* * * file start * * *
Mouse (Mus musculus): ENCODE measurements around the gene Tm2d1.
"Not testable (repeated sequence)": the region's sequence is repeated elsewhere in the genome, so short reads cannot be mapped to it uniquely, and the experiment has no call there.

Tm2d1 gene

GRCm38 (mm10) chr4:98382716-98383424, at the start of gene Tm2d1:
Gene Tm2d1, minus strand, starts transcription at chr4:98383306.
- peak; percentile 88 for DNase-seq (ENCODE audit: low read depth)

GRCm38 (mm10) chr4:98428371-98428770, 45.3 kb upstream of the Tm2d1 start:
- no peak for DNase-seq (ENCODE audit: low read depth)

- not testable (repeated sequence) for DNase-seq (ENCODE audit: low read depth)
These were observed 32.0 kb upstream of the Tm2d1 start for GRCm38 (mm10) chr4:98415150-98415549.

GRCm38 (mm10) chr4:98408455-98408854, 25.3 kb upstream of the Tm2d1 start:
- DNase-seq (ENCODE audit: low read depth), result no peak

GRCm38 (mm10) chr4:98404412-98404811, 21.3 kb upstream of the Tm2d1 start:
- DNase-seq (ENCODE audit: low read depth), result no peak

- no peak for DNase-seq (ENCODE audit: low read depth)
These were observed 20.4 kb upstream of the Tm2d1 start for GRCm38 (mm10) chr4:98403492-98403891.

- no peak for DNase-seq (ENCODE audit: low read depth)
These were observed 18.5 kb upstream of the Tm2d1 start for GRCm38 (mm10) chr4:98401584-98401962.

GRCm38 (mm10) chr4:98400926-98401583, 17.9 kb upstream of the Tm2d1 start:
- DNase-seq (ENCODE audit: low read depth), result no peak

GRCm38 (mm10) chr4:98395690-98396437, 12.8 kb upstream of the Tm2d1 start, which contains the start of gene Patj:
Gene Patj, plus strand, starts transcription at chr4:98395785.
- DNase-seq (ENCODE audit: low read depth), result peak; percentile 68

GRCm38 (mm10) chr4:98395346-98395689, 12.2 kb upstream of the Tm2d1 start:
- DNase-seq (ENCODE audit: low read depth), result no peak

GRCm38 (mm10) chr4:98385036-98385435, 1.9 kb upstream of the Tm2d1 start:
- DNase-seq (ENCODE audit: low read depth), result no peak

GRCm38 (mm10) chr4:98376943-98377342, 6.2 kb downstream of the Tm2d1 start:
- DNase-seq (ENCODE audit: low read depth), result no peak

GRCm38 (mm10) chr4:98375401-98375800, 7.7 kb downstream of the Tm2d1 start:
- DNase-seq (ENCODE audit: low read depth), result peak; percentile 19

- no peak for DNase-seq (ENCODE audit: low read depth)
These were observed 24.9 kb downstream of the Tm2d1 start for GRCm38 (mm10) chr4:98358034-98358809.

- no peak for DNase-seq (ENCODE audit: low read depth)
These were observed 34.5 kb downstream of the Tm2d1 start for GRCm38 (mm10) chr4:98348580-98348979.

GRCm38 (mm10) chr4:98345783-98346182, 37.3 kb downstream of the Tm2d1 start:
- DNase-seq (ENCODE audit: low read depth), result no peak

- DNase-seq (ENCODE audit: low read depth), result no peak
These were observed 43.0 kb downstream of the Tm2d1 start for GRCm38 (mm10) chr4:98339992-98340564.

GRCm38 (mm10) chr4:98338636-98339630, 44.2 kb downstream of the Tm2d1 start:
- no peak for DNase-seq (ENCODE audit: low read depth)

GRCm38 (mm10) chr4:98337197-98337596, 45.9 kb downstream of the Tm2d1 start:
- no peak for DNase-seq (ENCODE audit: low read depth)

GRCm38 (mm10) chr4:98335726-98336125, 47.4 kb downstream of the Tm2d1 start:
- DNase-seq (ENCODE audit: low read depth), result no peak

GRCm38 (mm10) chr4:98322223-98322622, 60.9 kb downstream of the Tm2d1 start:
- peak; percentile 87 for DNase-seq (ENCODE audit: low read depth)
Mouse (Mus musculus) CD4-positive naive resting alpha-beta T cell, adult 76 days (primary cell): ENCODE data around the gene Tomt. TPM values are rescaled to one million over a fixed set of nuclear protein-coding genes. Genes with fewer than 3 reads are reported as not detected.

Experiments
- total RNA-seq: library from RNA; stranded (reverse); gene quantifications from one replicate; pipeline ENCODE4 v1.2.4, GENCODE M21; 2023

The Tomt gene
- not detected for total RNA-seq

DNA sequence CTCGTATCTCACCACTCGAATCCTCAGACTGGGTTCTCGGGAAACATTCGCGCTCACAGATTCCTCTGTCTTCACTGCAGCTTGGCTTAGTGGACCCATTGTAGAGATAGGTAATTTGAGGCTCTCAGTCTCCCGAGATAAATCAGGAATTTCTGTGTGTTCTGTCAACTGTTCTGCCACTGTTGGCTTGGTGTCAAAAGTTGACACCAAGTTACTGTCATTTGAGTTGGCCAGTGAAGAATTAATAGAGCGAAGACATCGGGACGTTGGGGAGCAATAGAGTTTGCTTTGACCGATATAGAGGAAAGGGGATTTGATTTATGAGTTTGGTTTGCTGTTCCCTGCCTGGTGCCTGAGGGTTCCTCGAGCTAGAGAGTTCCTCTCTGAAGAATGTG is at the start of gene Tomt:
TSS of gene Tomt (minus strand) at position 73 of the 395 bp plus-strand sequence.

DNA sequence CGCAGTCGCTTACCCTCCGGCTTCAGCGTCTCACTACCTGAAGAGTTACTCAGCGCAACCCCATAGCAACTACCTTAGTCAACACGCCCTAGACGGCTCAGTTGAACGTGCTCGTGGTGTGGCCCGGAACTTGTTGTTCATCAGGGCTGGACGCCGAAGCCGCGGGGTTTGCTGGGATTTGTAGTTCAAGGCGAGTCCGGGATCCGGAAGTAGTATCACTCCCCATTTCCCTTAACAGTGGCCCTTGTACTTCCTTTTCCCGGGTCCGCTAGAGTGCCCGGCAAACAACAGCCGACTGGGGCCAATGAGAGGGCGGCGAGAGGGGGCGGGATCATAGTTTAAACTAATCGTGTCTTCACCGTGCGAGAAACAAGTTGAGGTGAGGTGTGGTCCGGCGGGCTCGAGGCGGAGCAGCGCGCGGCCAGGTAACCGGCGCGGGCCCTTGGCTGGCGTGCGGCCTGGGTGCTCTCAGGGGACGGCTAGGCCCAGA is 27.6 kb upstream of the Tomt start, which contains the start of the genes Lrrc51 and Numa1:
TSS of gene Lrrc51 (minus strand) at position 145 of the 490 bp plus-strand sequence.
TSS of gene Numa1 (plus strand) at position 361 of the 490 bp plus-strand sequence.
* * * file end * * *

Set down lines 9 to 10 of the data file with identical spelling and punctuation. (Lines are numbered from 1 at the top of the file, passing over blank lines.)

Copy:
- not testable (repeated sequence) for DNase-seq (ENCODE audit: low read depth)
These were observed 32.0 kb upstream of the Tm2d1 start for GRCm38 (mm10) chr4:98415150-98415549.